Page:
Leave gates and property as you find them and follow paths unless wider access is available
A farmer will normally close gates to keep farm animals in, but may sometimes leave them open so the animals can reach food and water. Leave gates as you find them or follow instructions on signs. When in a group, make sure the last person knows how to leave the gates.
Follow paths unless wider access is available, such as on open country or registered common land (known as ‘open access land’).
If you think a sign is illegal or misleading such as a ‘Private – No Entry’ sign on a public path, contact the local authority.
Leave machinery and farm animals alone – don’t interfere with animals even if you think they’re in distress. Try to alert the farmer instead.
Use gates, stiles or gaps in field boundaries if you can – climbing over walls, hedges and fences can damage them and increase the risk of farm animals escaping.
Our heritage matters to all of us – be careful not to disturb ruins and historic sites.
Protect the natural environment
We all have a responsibility to protect the countryside now and for future generations, so make sure you don’t harm animals, birds, plants or trees and try to leave no trace of your visit. When out with your dog make sure it is not a danger or nuisance to farm animals, horses, wildlife or other people.
Leave no trace of your visit and take your litter home
Protecting the natural environment means taking special care not to damage, destroy or remove features such as rocks, plants and trees. They provide homes and food for wildlife, and add to everybody’s enjoyment of the countryside.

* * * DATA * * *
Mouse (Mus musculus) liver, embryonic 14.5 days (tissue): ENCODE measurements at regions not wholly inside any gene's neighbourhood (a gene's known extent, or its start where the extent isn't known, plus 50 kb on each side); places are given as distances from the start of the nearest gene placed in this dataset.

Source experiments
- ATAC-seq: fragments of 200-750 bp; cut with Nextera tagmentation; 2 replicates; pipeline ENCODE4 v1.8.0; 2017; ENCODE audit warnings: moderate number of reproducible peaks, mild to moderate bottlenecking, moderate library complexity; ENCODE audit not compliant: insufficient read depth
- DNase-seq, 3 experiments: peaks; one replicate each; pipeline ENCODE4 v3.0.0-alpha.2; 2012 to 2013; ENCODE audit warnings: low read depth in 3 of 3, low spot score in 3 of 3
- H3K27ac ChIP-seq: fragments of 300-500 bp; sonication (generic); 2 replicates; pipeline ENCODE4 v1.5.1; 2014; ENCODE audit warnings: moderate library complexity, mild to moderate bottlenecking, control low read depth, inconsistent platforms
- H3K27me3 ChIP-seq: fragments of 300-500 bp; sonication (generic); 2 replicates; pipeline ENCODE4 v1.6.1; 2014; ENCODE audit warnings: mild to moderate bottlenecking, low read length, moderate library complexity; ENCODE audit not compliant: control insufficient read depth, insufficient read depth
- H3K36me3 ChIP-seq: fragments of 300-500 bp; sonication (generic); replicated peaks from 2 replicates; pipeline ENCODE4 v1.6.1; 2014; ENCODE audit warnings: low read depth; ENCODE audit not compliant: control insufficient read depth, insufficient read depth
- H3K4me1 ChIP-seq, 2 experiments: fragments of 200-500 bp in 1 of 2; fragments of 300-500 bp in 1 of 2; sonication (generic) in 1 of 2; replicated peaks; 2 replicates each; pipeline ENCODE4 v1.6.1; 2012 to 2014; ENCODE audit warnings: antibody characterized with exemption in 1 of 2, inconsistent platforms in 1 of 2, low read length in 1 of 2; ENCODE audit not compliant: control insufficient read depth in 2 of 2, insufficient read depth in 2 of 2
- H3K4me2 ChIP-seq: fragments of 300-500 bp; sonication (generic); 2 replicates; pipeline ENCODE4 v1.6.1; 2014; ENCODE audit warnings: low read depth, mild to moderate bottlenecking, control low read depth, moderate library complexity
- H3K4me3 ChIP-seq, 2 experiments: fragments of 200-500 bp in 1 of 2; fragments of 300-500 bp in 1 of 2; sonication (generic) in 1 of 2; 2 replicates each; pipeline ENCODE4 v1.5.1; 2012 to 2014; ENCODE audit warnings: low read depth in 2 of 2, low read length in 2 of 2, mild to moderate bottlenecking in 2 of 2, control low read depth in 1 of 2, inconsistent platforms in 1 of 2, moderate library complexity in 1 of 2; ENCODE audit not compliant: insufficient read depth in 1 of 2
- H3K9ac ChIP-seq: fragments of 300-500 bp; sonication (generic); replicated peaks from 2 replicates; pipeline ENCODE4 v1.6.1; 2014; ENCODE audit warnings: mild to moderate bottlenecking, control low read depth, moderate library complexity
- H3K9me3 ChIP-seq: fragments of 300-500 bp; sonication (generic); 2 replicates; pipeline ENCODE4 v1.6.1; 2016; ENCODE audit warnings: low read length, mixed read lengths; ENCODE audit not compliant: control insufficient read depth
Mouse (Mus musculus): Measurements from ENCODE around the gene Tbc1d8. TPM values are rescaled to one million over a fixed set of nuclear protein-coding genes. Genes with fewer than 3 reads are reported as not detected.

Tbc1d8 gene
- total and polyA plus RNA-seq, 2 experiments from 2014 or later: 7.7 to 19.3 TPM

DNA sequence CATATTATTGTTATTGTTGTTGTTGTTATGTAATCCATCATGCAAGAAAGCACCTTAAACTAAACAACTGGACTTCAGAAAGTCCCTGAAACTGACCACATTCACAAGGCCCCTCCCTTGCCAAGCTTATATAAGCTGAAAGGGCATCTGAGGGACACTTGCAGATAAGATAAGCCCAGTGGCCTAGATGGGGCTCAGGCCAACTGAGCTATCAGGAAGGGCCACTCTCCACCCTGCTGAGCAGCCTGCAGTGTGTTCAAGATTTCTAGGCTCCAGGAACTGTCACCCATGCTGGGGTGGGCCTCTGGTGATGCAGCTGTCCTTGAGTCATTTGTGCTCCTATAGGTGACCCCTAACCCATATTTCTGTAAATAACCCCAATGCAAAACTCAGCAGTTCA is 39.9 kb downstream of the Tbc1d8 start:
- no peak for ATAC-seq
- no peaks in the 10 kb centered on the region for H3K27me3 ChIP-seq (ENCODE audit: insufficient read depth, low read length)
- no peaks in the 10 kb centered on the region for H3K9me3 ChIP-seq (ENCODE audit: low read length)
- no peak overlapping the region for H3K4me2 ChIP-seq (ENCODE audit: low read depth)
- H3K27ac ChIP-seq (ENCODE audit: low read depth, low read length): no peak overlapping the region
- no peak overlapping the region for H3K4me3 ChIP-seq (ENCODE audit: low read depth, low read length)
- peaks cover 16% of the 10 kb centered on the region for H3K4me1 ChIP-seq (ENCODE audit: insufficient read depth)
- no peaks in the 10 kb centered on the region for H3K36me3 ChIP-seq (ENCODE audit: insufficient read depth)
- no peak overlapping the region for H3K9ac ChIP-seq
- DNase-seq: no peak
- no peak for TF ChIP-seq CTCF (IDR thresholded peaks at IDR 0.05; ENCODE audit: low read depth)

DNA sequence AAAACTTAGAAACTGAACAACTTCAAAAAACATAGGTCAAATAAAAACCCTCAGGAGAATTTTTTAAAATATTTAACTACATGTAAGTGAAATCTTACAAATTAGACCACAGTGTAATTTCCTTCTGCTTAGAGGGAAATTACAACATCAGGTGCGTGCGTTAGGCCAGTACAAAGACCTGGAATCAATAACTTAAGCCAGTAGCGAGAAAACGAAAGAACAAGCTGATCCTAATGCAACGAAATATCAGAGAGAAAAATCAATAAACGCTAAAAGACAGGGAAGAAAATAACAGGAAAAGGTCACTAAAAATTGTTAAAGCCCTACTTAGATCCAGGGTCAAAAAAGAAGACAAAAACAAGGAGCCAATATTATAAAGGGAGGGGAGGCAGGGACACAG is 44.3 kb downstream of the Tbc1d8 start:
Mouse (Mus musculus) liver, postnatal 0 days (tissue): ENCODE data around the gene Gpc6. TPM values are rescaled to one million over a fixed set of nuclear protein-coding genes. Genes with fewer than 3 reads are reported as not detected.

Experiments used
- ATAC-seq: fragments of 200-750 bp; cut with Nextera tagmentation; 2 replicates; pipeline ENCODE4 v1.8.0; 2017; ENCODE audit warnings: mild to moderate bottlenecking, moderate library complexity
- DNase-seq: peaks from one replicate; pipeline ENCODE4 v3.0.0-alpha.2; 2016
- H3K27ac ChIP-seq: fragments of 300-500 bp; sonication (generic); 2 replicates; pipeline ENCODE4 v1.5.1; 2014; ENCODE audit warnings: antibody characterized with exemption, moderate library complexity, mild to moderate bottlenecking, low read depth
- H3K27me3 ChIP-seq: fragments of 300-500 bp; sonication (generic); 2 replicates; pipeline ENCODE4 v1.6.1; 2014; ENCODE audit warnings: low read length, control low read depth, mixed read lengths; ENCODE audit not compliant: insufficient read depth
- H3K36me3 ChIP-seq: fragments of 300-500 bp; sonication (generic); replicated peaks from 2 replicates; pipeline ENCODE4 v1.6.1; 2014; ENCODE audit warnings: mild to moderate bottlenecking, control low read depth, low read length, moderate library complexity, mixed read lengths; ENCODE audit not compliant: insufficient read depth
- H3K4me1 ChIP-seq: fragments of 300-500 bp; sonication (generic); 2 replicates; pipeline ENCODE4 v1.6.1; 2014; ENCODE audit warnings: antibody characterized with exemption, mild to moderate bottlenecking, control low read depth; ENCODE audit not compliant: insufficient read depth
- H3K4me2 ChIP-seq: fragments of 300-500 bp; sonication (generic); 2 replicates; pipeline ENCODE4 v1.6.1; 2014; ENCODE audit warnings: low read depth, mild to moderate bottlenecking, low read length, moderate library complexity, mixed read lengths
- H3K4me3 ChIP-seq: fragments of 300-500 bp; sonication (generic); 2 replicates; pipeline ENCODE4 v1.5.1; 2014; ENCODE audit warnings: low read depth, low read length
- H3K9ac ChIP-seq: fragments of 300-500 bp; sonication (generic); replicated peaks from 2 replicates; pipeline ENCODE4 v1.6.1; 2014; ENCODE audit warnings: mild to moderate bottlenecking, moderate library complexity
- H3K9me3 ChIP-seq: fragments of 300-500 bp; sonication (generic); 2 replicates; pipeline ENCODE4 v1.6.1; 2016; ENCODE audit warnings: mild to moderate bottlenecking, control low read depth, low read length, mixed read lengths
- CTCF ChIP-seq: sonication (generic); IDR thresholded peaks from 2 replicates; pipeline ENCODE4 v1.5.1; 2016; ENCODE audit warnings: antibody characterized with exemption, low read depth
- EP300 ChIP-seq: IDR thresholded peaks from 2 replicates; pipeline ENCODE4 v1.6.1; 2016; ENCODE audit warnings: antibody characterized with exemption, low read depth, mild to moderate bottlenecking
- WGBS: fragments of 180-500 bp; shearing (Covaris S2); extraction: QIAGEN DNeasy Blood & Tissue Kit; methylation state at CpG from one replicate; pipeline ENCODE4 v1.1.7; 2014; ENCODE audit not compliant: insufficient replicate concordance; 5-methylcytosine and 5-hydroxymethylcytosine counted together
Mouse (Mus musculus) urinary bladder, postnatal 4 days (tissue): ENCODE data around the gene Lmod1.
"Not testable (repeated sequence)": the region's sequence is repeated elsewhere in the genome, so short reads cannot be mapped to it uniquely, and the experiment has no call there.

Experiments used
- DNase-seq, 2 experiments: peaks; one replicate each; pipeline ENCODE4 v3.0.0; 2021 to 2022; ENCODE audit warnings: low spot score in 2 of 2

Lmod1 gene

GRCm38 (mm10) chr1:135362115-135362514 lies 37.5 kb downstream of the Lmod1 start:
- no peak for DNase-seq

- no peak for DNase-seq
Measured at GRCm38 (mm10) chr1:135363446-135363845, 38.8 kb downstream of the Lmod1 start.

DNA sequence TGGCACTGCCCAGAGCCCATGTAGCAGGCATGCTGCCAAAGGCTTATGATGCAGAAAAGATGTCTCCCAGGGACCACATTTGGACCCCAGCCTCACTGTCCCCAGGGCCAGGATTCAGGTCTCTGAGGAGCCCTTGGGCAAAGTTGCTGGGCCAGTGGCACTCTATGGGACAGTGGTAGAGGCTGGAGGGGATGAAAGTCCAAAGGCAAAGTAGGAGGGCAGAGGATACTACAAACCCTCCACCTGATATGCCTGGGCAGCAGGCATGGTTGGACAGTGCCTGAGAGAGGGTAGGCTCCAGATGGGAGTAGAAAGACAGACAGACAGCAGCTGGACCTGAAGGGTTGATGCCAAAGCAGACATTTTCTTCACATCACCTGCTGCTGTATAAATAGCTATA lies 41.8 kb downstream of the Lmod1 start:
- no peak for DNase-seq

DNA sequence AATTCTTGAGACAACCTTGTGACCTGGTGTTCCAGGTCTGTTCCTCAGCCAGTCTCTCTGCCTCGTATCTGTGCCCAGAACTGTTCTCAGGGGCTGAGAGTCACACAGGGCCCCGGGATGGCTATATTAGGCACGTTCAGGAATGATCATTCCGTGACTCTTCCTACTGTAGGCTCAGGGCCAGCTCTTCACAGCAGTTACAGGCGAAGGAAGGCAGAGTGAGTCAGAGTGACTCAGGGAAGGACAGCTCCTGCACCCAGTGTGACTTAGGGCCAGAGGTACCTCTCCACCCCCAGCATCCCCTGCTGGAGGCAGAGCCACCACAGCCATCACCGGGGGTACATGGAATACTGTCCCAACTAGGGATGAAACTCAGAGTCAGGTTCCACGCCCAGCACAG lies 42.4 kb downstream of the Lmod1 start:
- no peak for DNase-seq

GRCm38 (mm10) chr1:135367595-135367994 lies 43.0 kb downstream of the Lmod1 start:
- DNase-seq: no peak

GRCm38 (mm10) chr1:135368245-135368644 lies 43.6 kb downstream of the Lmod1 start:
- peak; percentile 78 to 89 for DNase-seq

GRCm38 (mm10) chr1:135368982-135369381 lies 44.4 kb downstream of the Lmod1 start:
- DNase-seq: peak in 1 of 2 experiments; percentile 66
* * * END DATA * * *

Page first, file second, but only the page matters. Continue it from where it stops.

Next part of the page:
Litter and leftover food doesn’t just spoil the beauty of the countryside, it can be dangerous to wildlife and farm animals – so take your litter home with you. Dropping litter and dumping rubbish are criminal offences.
Fires can be as devastating to wildlife and habitats as they are to people and property – so be careful with naked flames and cigarettes at any time of the year. Sometimes, controlled fires are used to manage vegetation, particularly on heaths and moors between 1 October and 15 April, but if a fire appears to be unattended then report it by calling 999.
Keep dogs under effective control
When you take your dog into the outdoors, always ensure it does not disturb wildlife, farm animals, horses or other people by keeping it under effective control. This means that you:
- keep your dog on a lead, or